Archive for November 18th, 2016

post-truth-bannerI work in a very subjective field.  Art allows you to take what is before you and interpret it through your own personal preferences and feelings.  You and I can take in a work of art and come away with very different responses to it.  You might hate it and I might like it very much.  Or vice versa.  Both of us are having the appropriate responses for ourselves. Your response is not made wrong by my response and vice versa.

It’s subjective.  It’s simply what we feel about that particular thing. There is no absolute right or wrong.  Works for art and pizza toppings.

But facts are objective, not subjective.  The facts simply are what they are.  Our feelings do not make the facts right or wrong.

That last sentence in itself should be a fact but that is no longer the case.  We are living in a post-truth world, my friends.  We are now free to believe what we want to believe to be true.

Fake news stories have displaced facts as our main source of information.

And you know that’s true because you’ve seen the stories.  Maybe even believed some of them because they reinforced your own beliefs and narrative.  How many of you read about Planned Parenthood or George Soros paying Trump protesters $18 an hour/$3500 week and busing them in fleets to sites?  How about Pope Francis endorsing Trump for president?  Or the stories that Trump won both the electoral and popular vote? Or that President Obama is signing an executive order that would invalidate the election?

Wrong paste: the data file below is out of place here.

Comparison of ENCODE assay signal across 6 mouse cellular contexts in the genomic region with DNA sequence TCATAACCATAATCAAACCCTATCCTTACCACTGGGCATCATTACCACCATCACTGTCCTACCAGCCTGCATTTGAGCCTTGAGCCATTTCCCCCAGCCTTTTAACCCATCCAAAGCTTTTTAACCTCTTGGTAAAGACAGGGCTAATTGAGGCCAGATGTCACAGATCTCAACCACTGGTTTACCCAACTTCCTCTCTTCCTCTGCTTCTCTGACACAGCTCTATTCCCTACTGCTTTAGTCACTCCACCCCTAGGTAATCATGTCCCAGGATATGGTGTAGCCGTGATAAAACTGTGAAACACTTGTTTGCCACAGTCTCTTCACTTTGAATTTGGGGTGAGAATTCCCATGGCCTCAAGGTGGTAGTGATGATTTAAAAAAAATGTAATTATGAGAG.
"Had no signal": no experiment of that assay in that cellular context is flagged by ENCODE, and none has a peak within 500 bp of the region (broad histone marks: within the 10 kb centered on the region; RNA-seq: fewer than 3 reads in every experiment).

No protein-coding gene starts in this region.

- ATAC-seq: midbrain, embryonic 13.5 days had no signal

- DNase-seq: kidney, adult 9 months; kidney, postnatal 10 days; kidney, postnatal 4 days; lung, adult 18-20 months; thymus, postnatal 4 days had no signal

All are fake news stories.  And these examples are but a tiny sample.

In an article on the Business Insider site :  According to data from a Facebook-monitoring tool cited by BuzzFeed, the top 20 fake news stories collectively got more engagements — shares, likes, and comments — than 20 factually accurate news stories shared by mainstream news outlets.

Fake news has become a thriving cottage industry.  The more outlandish the story, the more clicks and higher income for the perpetrator.  In a story in the Washington Post, Paul Horner, a renowned fake news creator talks about some of the stories he created during the presidential campaign.  Some had such wild claims about Clinton that he believed they would be quickly debunked and those who ran with them would be exposed and embarrassed. But it turns out he overestimated their desire for truth and their willingness to look beyond the headlines.

A couple of key quotes from the article:

Honestly, people are definitely dumber. They just keep passing stuff around. Nobody fact-checks anything anymore — I mean, that’s how Trump got elected. He just said whatever he wanted, and people believed everything, and when the things he said turned out not to be true, people didn’t care because they’d already accepted it. It’s real scary. I’ve never seen anything like it.

I thought they’d fact-check it, and it’d make them look worse. I mean that’s how this always works: Someone posts something I write, then they find out it’s false, then they look like idiots. But Trump supporters — they just keep running with it! They never fact-check anything! Now he’s in the White House. Looking back, instead of hurting the campaign, I think I helped it. And that feels [bad].

Well, the joke is on us all.  We have lost sight of the objective truth and facts which once served as a moral compass.

We are now dealing with subjective feeling, something that can be easily influenced by a skilled manipulator.  Believe me– and beware of anyone using that phrase!— I know this to be fact.  My job for many years now has been to manipulate material into something that can be felt.

Answers?  I wish I knew.   You can’t easily change a deeply reinforced feeling or belief even when it based on a non-factual basis.  I urge you all to read beyond the headlines.  Learn to research.  Do not easily accept that thing which seems too good to be true, especially when it fits your own belief.  Check it out thoroughly.

But be objective first.  Leave the subjective for things like paintings and music or pizza toppings.




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